The Los Angeles City Council is directing city attorneys to explore the possibility of barring employers from requesting salary and wage history information. At the moment, employers can ask jobseekers for this information to justify offering lower pay. This can especially hurt women, a group that already experiences lower pay than their male counterparts. Proponents of such a rule claim it would help close the gender wage gap.
Women may have the same amount of work experience as men, but still have a history of lower pay. When women go to apply for new jobs, this lower salary history can stagnate their wages.
The City Council’s motion also directs the Personnel Department to see if it would be possible to remove salary history question from city job applications.
California recently passed Assembly Bill 1676, which has kept some employers from using salary information to pay women less than man. However, critics of the bill claim it does not go far enough.
Have Other Cities Enacted a Salary History Ban?
Los Angeles is not the first major city to ban some employers from asking about salary history. Mayor Bill de Blasio of New York City signed an executive order banning municipal agencies from asking job applicants their salary histories.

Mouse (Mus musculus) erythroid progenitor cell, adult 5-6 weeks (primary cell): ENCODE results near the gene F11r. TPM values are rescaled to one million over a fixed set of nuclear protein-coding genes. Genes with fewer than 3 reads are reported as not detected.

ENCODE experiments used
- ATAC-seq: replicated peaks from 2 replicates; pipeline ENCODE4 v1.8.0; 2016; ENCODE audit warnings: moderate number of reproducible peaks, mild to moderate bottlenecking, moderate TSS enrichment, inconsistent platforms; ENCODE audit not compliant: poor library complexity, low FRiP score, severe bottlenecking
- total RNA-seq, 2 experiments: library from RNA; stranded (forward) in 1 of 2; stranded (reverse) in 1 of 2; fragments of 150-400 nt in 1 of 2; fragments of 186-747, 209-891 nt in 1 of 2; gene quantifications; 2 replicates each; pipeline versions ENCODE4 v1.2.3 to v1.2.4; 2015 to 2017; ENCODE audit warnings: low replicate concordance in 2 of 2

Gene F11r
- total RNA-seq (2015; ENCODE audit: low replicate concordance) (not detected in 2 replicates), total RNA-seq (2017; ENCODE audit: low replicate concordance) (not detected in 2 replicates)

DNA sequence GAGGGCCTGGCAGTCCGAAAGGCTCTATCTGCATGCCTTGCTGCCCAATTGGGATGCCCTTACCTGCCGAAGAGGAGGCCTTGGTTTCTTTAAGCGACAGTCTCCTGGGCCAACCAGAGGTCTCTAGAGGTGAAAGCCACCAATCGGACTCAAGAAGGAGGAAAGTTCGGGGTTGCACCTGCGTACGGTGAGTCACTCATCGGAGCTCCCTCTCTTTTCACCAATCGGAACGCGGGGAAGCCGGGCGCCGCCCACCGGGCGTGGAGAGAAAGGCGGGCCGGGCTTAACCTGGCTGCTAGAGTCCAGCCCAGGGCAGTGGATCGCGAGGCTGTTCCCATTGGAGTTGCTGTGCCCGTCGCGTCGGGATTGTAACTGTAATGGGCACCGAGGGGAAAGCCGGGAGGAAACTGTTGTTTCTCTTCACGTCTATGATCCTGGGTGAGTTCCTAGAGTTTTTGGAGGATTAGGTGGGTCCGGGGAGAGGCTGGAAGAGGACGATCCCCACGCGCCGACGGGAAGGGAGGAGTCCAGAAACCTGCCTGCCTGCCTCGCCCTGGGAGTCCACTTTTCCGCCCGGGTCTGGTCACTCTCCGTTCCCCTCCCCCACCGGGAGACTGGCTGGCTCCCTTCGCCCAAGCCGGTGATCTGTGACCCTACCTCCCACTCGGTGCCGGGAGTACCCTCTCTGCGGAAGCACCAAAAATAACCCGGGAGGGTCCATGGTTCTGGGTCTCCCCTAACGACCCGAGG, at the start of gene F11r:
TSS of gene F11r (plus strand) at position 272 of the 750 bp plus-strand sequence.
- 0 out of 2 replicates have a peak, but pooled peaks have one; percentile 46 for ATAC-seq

Advocates of de Blasio’s executive order argue job applicants can face one discriminatory pay decision, and have it follow them to future jobs. It traps vulnerable workers in a cycle of receiving low pay. The mayor’s decision was partially based on closing the gender pay gap. It is possible Los Angeles’ possible ordinance will share many similarities with de Blasio’s executive order.
The Los Angeles labor law attorneys at Kesluk, Silverstein, Jacob & Morrison, P.C. can help workers fight back against employment discrimination.